Bridget Terry Long

Bridget Terry Long

Affiliated Researcher; PIER Fellowship Faculty Mentor
Saris Professor of Education and Economics, Academic Dean
Harvard Graduate School of Education
Bridget Terry Long

Bridget Terry Long is the academic dean and Saris Professor of Education and Economics at the Harvard Graduate School of Education. Long is an economist who specializes in the study of education, in particular the transition from high school to higher education and beyond. Her work focuses on college student access and choice and the factors that influence studentsÂ’ postsecondary and labor market outcomes. Current projects examine the roles of information and assistance in promoting college savings, the completion of aid applications, and college enrollment. Other work examines the effects of financial aid programs, the impact of postsecondary remediation, and the role of instructor quality, class size, and support programs on student outcomes.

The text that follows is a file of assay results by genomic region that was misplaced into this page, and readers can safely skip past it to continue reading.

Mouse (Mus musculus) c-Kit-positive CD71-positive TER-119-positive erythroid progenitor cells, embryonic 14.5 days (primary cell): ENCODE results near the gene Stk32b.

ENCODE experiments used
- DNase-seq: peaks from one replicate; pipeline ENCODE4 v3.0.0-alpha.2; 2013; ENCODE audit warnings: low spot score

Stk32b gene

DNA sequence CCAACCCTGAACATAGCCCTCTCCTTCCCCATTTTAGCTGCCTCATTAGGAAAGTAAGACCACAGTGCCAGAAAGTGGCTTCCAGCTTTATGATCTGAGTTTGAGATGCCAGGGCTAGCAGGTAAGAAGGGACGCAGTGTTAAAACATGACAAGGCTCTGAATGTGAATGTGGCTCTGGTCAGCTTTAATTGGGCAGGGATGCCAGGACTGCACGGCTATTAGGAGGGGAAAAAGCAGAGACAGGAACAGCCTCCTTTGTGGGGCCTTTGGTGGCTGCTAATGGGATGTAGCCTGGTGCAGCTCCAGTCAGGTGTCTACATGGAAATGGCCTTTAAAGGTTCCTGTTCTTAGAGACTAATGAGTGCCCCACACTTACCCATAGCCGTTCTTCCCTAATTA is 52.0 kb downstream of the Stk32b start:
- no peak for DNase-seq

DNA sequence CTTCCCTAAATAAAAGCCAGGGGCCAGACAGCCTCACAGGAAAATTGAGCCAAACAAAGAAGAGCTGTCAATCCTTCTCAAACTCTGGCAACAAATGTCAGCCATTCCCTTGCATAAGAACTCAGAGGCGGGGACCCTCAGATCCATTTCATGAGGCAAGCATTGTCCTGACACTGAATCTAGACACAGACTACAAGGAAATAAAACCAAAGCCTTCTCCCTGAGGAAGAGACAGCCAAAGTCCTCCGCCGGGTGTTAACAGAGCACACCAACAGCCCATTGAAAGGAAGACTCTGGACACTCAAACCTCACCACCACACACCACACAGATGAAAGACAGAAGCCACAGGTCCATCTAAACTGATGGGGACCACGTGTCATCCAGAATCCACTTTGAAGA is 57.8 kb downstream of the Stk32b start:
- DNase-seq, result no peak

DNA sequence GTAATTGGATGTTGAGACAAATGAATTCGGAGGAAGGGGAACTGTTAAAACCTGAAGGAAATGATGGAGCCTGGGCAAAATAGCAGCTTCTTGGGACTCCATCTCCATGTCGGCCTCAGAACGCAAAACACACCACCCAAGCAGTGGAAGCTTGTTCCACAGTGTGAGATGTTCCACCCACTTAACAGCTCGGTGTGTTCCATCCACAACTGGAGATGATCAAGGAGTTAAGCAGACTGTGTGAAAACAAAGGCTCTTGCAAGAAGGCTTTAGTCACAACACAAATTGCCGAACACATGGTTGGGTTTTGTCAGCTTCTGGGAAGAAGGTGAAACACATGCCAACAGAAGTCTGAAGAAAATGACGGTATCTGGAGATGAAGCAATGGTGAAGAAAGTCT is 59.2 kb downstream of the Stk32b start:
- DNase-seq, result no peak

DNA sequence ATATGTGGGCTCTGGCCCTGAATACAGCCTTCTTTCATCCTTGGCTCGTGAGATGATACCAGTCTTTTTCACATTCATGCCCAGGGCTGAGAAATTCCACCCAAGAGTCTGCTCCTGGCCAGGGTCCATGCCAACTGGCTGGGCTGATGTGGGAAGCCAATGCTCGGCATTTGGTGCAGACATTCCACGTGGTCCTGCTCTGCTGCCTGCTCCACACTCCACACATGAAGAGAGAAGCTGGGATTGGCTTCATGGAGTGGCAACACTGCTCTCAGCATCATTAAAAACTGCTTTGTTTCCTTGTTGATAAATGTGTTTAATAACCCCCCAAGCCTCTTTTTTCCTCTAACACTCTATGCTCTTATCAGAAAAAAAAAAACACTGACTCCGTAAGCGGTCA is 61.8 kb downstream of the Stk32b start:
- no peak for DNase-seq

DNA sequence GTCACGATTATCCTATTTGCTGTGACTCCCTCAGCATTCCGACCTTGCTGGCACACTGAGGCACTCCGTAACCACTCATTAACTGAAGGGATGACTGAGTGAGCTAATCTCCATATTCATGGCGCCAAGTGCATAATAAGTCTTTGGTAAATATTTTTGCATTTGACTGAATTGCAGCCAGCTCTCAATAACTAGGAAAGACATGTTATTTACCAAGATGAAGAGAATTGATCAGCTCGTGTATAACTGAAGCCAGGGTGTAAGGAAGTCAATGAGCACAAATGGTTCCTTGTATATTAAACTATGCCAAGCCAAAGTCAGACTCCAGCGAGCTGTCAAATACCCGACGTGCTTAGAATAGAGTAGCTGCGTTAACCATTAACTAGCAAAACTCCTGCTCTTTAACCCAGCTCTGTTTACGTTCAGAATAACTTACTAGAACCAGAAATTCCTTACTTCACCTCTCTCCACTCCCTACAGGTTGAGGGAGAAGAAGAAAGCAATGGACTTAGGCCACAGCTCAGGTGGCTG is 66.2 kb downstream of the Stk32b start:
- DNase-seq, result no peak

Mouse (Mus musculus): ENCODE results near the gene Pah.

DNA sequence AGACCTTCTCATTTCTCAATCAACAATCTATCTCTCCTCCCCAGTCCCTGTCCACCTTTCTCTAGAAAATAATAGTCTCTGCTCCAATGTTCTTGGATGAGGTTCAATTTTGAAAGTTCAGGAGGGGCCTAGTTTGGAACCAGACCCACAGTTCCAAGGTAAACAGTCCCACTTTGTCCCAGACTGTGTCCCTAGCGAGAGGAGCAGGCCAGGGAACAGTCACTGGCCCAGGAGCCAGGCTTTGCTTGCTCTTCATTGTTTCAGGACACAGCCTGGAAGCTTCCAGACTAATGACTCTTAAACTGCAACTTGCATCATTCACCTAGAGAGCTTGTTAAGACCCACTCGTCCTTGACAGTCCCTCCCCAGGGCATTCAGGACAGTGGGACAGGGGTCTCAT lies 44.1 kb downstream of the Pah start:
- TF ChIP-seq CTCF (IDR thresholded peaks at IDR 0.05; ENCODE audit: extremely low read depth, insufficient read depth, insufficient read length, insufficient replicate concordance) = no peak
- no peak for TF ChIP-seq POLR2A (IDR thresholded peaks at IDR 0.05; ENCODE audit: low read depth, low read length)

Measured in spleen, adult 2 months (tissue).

Long is a Research Associate of the National Bureau of Economic Research (NBER), member of the Board of Directors for MDRC, and a Research Affiliate of the Center for Analysis of Postsecondary Education and Employment (CAPSEE). She is also a member and former Chair of the National Board for Education Sciences (NBES), the advisory panel of the Institute of Education Sciences (IES) at the U.S. Department of Education. Long received her Ph.D. and M.A. from the Harvard University Department of Economics and her A.B. from Princeton University. Long has testified multiple times before Congressional Committees on education issues. She has also been awarded numerous research grants, including major awards from the Bill & Melinda Gates Foundation, the U.S. Department of Education, and the National Science Foundation (NSF). She also received the Robert P. Huff Golden Quill Award from the National Association of Student Financial Aid Administrators (NASFAA) and National Academy of Education/Spencer Postdoctoral Fellowship. She has served as an advisor to many organizations, including the College Board, Bill & Melinda Gates Foundation, American Council on Education, Massachusetts Board of Higher Education, Ohio Board of Regents, and the I Have a Dream Foundation.